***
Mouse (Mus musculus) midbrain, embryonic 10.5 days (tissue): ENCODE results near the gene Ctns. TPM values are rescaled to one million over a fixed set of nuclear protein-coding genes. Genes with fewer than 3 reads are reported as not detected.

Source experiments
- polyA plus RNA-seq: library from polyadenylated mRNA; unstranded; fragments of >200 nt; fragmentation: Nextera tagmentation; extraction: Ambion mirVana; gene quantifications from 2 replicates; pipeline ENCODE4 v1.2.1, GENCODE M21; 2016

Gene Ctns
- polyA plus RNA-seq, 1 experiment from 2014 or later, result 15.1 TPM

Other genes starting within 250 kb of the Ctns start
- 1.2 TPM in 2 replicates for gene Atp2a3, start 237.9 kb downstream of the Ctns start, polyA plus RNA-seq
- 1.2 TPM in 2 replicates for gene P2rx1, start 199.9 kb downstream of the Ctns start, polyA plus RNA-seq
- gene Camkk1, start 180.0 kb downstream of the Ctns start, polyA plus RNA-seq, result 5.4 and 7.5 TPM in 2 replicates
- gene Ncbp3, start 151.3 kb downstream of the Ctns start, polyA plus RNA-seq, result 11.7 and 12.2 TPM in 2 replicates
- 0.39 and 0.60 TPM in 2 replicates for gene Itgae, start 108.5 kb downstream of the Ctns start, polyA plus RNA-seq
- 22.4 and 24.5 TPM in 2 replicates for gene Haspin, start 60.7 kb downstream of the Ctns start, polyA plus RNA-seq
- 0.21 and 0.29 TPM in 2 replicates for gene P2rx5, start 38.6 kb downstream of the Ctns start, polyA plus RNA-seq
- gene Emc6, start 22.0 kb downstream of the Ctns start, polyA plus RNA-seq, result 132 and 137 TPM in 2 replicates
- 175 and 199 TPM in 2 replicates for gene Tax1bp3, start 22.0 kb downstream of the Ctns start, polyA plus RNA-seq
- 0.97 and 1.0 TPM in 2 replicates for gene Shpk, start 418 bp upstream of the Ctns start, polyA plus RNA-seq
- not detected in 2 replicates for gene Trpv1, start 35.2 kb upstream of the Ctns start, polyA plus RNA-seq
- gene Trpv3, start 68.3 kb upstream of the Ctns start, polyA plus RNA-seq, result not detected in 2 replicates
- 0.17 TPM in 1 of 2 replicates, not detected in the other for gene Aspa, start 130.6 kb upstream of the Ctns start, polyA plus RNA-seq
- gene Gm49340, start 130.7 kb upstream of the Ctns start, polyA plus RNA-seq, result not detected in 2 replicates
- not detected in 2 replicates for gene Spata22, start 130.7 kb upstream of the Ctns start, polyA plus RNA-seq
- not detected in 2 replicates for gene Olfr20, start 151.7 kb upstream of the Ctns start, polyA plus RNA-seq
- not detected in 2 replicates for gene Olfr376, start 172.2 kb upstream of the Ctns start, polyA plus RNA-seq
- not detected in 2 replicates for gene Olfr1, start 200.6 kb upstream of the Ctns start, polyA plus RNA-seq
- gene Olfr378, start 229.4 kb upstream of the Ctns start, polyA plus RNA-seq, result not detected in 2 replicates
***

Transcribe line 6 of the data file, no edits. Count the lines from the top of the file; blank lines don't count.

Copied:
Other genes starting within 250 kb of the Ctns start